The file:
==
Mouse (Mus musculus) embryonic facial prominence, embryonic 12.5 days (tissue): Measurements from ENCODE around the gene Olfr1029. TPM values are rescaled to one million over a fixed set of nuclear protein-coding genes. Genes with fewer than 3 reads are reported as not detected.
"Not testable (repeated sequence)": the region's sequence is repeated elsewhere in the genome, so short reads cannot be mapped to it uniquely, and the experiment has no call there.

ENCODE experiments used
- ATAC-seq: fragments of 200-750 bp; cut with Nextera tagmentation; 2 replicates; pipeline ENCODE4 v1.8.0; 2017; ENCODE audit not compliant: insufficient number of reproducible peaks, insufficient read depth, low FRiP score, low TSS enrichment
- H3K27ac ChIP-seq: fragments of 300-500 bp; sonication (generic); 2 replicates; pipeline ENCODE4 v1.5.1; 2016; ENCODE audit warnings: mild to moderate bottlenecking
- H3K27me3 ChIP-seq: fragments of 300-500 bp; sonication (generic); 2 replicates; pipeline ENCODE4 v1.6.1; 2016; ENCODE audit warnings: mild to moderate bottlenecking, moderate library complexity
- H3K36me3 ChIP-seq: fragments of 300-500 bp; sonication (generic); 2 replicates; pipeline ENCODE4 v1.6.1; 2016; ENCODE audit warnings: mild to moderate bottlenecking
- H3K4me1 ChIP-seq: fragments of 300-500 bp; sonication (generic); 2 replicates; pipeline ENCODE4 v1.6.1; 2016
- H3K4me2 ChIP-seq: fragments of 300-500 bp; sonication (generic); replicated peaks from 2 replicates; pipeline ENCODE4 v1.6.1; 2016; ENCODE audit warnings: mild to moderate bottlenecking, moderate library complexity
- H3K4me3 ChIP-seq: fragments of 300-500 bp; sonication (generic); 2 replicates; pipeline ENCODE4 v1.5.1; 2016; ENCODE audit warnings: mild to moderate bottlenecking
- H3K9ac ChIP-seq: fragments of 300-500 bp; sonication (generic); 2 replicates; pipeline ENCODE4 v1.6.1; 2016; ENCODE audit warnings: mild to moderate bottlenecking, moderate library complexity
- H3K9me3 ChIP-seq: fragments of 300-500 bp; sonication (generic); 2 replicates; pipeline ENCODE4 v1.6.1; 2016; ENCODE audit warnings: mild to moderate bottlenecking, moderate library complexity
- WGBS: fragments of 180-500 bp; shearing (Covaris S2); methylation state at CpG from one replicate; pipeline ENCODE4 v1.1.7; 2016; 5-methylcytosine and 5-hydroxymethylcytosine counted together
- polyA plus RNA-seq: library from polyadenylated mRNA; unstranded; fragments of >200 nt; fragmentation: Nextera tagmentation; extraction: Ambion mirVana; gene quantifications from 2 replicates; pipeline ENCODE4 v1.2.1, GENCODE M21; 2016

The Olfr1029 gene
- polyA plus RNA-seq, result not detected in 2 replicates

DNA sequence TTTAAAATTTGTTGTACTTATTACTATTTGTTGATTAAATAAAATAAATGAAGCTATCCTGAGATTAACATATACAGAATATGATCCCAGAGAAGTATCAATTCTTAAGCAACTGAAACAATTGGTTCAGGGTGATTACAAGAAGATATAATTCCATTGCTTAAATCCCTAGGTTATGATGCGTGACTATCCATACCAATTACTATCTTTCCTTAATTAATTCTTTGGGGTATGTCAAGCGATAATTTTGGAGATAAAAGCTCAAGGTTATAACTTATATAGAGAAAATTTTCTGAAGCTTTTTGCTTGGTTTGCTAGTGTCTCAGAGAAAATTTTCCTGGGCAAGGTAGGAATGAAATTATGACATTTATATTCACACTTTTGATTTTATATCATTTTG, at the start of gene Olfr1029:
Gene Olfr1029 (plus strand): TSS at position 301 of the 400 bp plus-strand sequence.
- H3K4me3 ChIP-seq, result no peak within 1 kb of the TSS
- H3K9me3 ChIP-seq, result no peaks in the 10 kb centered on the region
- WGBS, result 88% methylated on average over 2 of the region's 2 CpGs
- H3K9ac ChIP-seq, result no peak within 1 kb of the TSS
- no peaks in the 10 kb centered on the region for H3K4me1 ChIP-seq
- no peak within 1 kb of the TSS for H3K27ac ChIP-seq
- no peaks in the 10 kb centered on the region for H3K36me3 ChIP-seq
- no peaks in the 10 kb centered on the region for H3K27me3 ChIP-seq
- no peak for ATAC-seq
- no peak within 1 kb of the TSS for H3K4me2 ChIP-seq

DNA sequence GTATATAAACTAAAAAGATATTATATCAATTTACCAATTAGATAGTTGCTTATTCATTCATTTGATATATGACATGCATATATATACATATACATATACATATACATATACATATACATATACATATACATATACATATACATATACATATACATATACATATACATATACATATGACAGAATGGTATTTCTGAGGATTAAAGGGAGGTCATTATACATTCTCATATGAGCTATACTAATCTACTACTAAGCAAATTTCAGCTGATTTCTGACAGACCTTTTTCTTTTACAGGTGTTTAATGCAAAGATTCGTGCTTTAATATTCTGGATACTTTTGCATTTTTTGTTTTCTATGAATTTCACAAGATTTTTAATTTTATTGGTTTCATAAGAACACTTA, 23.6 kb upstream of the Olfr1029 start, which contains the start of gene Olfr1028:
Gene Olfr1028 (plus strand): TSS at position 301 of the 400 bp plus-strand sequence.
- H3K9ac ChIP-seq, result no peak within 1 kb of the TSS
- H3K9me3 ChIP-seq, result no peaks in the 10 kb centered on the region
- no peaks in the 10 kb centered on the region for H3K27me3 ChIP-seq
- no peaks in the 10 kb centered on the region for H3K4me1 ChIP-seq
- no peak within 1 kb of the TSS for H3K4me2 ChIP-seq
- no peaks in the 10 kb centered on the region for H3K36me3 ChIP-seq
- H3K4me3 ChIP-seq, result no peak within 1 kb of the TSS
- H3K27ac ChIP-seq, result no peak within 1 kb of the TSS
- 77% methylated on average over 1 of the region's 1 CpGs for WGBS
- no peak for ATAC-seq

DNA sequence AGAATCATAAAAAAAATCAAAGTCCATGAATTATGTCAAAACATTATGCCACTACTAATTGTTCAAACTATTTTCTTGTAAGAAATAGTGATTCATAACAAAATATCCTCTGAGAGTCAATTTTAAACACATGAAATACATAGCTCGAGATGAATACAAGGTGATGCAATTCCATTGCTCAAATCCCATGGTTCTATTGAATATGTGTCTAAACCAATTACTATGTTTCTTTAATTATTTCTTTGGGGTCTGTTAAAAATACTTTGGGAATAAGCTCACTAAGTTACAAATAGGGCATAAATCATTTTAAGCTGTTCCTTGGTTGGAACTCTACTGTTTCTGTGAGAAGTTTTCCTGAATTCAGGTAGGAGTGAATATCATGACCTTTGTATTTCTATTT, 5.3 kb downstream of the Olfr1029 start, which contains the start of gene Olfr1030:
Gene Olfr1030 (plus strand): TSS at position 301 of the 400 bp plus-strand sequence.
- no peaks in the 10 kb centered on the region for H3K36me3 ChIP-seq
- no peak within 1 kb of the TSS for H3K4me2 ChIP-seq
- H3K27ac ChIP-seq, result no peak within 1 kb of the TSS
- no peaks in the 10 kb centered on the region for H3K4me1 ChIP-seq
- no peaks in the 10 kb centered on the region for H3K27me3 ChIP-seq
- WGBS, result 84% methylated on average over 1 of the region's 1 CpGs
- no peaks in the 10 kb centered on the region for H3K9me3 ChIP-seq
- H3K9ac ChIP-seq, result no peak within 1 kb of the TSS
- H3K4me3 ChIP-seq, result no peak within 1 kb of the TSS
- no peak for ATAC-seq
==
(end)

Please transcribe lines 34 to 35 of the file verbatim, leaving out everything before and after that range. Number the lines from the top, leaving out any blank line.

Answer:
- no peaks in the 10 kb centered on the region for H3K4me1 ChIP-seq
- no peak within 1 kb of the TSS for H3K4me2 ChIP-seq